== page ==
Words mean more than we mean to express when we use them, so a whole book ought to mean a great deal more than the writer means.
– Lewis Carroll
Nothing is original. Steal from anywhere that resonates with inspiration and fuels your imagination.
– Jim Jarmusch
I’ve recently been spending an inordinate amount of time with two things. Generational theory, which attempt to understand and explain why we are the way that we are, and writing on criticism as we attempt to explain how we analyze and evaluate music today.
Unlike the generations which have preceded us, mine, the millenial generation, first and foremost identifies themselves individually. We don’t seek to fit in with a ‘group’ instead we pride ourselves on our individuality, our style, our taste etc.
How we define ‘cool’ is different too. According to writer Alexandra Molotkow, being cool is no longer based on what you know and other people don’t. Being cool is about what you have to say about thing things everyone else already knows.
This manifests itself in conversations third-party listeners often think sound pretentious or unintelligible. We’re so consumed with having an opinion and demonstrating our cultural capital and understanding of theory, that we have taken to re-evaluating everything those who came before us dismissed.
We’ve collectively revolted against elitism and our critical technique is to evaluate, to our credit, everything previous critics outright rejected as kitschy, pedestrian, low-brow (pick your negative word), etc.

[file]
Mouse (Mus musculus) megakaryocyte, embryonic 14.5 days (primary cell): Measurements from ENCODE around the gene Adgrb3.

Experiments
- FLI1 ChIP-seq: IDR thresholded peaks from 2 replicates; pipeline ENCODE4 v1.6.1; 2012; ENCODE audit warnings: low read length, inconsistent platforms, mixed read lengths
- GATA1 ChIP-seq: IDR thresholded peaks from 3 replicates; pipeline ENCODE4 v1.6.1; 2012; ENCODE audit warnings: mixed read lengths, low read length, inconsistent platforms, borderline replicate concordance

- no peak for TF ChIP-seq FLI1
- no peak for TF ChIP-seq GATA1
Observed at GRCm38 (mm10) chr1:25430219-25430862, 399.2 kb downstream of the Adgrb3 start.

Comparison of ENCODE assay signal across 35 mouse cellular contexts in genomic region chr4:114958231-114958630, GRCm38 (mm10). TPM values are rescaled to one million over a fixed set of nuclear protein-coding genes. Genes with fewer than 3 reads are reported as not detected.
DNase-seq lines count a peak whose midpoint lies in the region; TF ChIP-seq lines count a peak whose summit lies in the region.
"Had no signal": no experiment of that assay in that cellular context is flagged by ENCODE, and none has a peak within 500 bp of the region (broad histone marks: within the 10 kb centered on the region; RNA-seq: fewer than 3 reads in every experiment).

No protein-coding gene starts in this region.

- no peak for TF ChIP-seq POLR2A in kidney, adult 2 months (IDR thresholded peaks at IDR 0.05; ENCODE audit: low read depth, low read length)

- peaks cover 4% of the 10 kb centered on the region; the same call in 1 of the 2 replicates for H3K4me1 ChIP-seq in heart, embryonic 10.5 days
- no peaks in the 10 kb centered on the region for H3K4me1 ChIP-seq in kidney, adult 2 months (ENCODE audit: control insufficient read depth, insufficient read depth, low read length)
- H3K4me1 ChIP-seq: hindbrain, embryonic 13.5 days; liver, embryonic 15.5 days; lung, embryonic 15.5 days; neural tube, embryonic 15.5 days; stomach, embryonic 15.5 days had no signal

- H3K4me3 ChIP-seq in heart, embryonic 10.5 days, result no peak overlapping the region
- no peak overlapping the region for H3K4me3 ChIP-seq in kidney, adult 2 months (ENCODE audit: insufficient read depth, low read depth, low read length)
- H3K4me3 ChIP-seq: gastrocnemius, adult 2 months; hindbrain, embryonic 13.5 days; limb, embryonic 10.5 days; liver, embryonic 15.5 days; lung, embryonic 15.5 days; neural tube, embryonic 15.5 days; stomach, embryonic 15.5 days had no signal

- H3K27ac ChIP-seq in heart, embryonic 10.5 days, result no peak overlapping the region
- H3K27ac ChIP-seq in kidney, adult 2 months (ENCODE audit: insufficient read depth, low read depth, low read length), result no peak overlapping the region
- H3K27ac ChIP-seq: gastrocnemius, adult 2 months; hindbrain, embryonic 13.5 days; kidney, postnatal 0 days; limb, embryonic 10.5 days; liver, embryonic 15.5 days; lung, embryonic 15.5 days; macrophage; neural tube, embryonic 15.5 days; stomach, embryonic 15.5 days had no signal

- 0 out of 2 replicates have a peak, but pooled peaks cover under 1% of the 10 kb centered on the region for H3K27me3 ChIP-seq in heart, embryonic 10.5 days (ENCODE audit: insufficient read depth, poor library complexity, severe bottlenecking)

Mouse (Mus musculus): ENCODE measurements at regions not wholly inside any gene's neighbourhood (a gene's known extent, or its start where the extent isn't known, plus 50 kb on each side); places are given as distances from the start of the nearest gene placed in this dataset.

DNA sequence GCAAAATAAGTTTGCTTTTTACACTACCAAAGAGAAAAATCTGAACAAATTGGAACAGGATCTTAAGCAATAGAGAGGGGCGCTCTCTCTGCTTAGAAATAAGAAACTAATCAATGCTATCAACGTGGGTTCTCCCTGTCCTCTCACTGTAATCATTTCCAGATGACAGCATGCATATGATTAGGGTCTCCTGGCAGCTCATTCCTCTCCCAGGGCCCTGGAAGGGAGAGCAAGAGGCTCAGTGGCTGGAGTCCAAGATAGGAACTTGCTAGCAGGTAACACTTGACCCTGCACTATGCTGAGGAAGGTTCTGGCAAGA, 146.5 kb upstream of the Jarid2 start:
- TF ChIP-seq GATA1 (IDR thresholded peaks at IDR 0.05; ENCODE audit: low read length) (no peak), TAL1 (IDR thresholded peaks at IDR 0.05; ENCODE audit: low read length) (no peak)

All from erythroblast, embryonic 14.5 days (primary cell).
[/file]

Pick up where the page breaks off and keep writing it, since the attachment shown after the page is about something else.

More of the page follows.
Molotkow however, talks about the danger’s of this culture of acceptance we’re cultivating, and the risks inherent in ‘poptism’s’ all-encompassing policy of acceptance, by asserting that it’s one thing to defend the music of a Justin Bieber, it’s another to offer him a place in the music history canon.
The challenge for today’s critics and an idea which will undoubtedly continue to evolve as yet another reaction to what came before it in the history of music criticism, is the need to ask the right questions of these pop stars we insist so vehemently on defending. ‘Does this pop song do what a pop song should do?’ ‘Does it succeed or fail by updating, employing or subverting its genre tropes?’ These are the questions we should be asking and they’re hard ones.
Mindfully evaluating genres of music within the theory of the genre as opposed to a blanket comparison between genres will become the dominant theme in music criticism for the conscious rejecters of both rockism and poptimism, and as we descend into an ever more critical place may we all become smarter and more critical without resorting to yet another form of elitism.
Wade Guyton and Post-Media Art
In an art world that seems to accept anything and everything as art, the refusal by some to accept certain computer-made art as art is nonsense.
Another seemingly incongruent fact is the reality that in our post-media world we are starting to accept computer-created art as art provided we remain more or less unaware of the art’s origins in technology.
We are just entering an era in art in which we can accept technology can be the means to create artwork, and not just the subject.
Wade Guyton’s untitled pieces above serve as a good meditation on new media art. Their origin belies their creator’s hand while at the same time darkly prophesying a future of machines and machine-produced art.